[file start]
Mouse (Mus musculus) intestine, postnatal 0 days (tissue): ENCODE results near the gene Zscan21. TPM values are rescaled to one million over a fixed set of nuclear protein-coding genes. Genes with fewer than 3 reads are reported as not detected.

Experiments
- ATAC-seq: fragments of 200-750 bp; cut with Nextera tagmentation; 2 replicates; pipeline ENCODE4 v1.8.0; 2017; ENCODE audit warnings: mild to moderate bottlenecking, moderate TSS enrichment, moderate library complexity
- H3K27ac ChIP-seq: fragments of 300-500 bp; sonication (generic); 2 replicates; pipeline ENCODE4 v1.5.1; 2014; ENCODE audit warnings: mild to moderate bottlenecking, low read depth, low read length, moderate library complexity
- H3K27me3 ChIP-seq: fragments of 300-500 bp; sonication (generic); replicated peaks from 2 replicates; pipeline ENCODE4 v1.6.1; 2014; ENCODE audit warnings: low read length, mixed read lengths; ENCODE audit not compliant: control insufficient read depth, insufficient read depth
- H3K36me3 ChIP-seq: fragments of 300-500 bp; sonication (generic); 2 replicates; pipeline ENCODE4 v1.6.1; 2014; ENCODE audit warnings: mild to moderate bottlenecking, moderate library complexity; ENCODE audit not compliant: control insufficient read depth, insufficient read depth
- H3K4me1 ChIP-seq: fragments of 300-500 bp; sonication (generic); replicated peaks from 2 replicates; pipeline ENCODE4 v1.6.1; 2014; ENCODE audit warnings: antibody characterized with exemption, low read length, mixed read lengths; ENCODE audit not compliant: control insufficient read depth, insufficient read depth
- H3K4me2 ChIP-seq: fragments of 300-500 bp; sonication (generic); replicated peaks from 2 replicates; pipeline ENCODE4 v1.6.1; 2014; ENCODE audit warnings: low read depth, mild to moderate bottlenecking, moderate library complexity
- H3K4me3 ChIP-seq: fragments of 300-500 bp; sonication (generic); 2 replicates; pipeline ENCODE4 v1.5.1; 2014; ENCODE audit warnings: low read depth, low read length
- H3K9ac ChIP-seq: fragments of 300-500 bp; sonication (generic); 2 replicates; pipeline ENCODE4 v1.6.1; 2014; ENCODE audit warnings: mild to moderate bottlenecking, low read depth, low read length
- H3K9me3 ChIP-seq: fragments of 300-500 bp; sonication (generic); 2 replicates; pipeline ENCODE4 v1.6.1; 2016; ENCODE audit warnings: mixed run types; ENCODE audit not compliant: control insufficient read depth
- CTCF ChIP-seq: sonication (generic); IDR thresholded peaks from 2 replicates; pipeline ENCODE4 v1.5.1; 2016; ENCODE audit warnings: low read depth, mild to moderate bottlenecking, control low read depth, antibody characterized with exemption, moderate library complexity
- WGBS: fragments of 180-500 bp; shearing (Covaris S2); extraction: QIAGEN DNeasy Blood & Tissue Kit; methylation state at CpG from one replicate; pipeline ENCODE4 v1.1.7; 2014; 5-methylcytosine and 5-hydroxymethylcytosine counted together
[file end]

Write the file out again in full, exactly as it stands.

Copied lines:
Mouse (Mus musculus) intestine, postnatal 0 days (tissue): ENCODE results near the gene Zscan21. TPM values are rescaled to one million over a fixed set of nuclear protein-coding genes. Genes with fewer than 3 reads are reported as not detected.

Experiments
- ATAC-seq: fragments of 200-750 bp; cut with Nextera tagmentation; 2 replicates; pipeline ENCODE4 v1.8.0; 2017; ENCODE audit warnings: mild to moderate bottlenecking, moderate TSS enrichment, moderate library complexity
- H3K27ac ChIP-seq: fragments of 300-500 bp; sonication (generic); 2 replicates; pipeline ENCODE4 v1.5.1; 2014; ENCODE audit warnings: mild to moderate bottlenecking, low read depth, low read length, moderate library complexity
- H3K27me3 ChIP-seq: fragments of 300-500 bp; sonication (generic); replicated peaks from 2 replicates; pipeline ENCODE4 v1.6.1; 2014; ENCODE audit warnings: low read length, mixed read lengths; ENCODE audit not compliant: control insufficient read depth, insufficient read depth
- H3K36me3 ChIP-seq: fragments of 300-500 bp; sonication (generic); 2 replicates; pipeline ENCODE4 v1.6.1; 2014; ENCODE audit warnings: mild to moderate bottlenecking, moderate library complexity; ENCODE audit not compliant: control insufficient read depth, insufficient read depth
- H3K4me1 ChIP-seq: fragments of 300-500 bp; sonication (generic); replicated peaks from 2 replicates; pipeline ENCODE4 v1.6.1; 2014; ENCODE audit warnings: antibody characterized with exemption, low read length, mixed read lengths; ENCODE audit not compliant: control insufficient read depth, insufficient read depth
- H3K4me2 ChIP-seq: fragments of 300-500 bp; sonication (generic); replicated peaks from 2 replicates; pipeline ENCODE4 v1.6.1; 2014; ENCODE audit warnings: low read depth, mild to moderate bottlenecking, moderate library complexity
- H3K4me3 ChIP-seq: fragments of 300-500 bp; sonication (generic); 2 replicates; pipeline ENCODE4 v1.5.1; 2014; ENCODE audit warnings: low read depth, low read length
- H3K9ac ChIP-seq: fragments of 300-500 bp; sonication (generic); 2 replicates; pipeline ENCODE4 v1.6.1; 2014; ENCODE audit warnings: mild to moderate bottlenecking, low read depth, low read length
- H3K9me3 ChIP-seq: fragments of 300-500 bp; sonication (generic); 2 replicates; pipeline ENCODE4 v1.6.1; 2016; ENCODE audit warnings: mixed run types; ENCODE audit not compliant: control insufficient read depth
- CTCF ChIP-seq: sonication (generic); IDR thresholded peaks from 2 replicates; pipeline ENCODE4 v1.5.1; 2016; ENCODE audit warnings: low read depth, mild to moderate bottlenecking, control low read depth, antibody characterized with exemption, moderate library complexity
- WGBS: fragments of 180-500 bp; shearing (Covaris S2); extraction: QIAGEN DNeasy Blood & Tissue Kit; methylation state at CpG from one replicate; pipeline ENCODE4 v1.1.7; 2014; 5-methylcytosine and 5-hydroxymethylcytosine counted together